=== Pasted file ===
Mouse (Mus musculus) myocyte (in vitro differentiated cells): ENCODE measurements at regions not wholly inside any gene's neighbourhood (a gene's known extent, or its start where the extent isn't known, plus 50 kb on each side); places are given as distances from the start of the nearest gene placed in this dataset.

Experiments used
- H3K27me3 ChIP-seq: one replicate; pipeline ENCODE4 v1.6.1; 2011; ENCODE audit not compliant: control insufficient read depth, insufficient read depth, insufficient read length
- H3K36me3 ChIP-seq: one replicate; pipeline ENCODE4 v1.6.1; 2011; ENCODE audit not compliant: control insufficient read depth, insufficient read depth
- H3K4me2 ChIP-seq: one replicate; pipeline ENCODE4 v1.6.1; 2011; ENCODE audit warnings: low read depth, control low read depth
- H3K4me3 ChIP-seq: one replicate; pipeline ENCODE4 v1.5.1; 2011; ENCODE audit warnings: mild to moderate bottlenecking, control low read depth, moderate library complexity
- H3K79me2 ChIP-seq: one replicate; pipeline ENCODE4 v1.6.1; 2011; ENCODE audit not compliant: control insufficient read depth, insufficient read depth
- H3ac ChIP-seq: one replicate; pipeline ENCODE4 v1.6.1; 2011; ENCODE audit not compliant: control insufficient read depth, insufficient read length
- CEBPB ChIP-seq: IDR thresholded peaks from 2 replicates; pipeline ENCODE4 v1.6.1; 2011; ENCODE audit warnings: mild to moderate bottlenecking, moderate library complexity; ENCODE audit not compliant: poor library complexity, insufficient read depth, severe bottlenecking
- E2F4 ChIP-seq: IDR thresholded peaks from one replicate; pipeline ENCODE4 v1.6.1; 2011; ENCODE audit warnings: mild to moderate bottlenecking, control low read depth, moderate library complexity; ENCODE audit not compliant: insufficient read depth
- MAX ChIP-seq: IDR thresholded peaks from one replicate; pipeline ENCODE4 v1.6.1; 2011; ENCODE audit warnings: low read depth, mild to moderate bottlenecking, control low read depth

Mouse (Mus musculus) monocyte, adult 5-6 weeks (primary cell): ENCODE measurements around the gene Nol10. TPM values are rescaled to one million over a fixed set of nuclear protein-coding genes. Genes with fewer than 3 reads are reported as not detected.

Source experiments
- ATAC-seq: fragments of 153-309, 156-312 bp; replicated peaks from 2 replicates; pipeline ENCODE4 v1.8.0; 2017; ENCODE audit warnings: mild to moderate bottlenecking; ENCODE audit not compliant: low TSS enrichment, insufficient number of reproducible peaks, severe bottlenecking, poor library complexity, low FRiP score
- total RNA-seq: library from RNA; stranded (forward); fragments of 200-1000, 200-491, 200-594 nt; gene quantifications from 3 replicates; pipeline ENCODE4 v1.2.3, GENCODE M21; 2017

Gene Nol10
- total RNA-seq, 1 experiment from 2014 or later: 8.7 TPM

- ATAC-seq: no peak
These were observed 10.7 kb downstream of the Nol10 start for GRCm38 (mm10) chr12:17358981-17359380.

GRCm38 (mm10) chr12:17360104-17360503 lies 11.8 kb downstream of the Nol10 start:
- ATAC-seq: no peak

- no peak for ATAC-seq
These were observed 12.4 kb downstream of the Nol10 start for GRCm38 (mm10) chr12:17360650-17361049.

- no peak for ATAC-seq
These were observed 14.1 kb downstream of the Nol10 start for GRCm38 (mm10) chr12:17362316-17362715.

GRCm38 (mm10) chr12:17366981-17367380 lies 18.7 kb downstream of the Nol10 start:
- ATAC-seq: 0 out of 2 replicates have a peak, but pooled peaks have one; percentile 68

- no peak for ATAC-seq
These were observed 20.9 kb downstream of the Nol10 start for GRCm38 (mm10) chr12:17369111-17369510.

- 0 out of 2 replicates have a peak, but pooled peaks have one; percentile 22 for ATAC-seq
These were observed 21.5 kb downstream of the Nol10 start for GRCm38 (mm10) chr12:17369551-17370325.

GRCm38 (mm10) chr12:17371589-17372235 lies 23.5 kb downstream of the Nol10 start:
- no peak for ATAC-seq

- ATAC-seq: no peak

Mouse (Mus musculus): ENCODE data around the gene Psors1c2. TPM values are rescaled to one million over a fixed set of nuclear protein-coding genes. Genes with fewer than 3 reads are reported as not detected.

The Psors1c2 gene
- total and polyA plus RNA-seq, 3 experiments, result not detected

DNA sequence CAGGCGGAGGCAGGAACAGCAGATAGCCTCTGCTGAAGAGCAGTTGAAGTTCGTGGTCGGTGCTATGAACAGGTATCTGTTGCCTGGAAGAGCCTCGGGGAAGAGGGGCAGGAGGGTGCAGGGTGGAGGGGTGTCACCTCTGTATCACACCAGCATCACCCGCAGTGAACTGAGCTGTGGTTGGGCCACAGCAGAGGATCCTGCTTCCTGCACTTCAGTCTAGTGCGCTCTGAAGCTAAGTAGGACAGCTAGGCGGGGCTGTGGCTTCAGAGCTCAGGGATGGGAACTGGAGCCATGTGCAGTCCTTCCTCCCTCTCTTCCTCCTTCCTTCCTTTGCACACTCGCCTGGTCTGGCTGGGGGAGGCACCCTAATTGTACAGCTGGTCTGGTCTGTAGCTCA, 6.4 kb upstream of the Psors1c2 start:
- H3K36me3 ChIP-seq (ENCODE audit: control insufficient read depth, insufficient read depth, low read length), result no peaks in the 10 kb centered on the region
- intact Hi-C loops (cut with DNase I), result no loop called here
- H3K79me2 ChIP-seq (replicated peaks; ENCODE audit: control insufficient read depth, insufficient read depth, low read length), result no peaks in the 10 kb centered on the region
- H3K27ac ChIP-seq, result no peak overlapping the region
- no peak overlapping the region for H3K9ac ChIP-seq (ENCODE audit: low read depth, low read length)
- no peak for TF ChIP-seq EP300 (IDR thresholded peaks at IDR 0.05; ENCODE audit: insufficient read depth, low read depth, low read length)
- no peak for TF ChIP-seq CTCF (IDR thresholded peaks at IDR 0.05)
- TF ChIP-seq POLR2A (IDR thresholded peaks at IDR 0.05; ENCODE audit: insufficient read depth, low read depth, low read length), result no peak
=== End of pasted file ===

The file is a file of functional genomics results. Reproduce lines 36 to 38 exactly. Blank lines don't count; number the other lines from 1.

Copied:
The Psors1c2 gene
- total and polyA plus RNA-seq, 3 experiments, result not detected

DNA sequence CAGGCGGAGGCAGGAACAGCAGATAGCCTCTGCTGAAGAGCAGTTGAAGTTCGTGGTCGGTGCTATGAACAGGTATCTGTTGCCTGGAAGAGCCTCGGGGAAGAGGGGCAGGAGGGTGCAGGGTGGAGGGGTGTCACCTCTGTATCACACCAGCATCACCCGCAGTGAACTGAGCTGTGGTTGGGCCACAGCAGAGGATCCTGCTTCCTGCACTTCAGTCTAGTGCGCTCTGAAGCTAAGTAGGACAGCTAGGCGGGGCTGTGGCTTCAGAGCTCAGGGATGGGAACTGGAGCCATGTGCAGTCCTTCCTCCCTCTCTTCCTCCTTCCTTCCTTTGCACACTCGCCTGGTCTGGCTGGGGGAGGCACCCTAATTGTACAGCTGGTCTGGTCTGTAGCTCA, 6.4 kb upstream of the Psors1c2 start: